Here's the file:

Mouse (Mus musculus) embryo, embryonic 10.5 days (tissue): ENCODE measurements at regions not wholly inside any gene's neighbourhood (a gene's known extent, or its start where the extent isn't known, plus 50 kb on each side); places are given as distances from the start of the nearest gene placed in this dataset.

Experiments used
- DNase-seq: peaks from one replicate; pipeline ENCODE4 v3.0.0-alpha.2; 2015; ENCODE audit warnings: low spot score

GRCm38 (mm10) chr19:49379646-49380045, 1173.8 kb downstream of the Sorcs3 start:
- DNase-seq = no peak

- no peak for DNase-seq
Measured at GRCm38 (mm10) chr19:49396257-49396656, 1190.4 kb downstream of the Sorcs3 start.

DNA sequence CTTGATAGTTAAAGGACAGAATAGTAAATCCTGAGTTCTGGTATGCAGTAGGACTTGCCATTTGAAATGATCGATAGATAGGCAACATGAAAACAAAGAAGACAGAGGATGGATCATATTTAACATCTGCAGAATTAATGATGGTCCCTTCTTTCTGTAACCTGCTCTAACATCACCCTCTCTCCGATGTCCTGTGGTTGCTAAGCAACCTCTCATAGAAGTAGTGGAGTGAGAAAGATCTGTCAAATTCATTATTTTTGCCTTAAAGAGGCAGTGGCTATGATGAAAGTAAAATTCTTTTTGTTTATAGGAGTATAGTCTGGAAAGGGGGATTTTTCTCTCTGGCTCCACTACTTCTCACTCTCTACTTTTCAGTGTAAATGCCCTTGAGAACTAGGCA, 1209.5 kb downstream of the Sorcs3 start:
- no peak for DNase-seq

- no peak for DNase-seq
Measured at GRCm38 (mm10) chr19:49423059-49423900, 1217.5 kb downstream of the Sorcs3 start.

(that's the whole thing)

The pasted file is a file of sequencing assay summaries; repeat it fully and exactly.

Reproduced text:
Mouse (Mus musculus) embryo, embryonic 10.5 days (tissue): ENCODE measurements at regions not wholly inside any gene's neighbourhood (a gene's known extent, or its start where the extent isn't known, plus 50 kb on each side); places are given as distances from the start of the nearest gene placed in this dataset.

Experiments used
- DNase-seq: peaks from one replicate; pipeline ENCODE4 v3.0.0-alpha.2; 2015; ENCODE audit warnings: low spot score

GRCm38 (mm10) chr19:49379646-49380045, 1173.8 kb downstream of the Sorcs3 start:
- DNase-seq = no peak

- no peak for DNase-seq
Measured at GRCm38 (mm10) chr19:49396257-49396656, 1190.4 kb downstream of the Sorcs3 start.

DNA sequence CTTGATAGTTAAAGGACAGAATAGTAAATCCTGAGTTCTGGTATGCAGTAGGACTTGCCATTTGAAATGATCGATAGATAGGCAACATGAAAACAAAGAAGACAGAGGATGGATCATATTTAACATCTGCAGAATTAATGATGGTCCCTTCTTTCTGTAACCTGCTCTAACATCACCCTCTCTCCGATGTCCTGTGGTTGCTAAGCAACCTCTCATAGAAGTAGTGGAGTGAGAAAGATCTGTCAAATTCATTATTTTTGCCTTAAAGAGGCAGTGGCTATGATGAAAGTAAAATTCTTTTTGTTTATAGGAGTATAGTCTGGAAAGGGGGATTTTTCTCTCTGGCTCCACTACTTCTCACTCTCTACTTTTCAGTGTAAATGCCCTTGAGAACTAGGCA, 1209.5 kb downstream of the Sorcs3 start:
- no peak for DNase-seq

- no peak for DNase-seq
Measured at GRCm38 (mm10) chr19:49423059-49423900, 1217.5 kb downstream of the Sorcs3 start.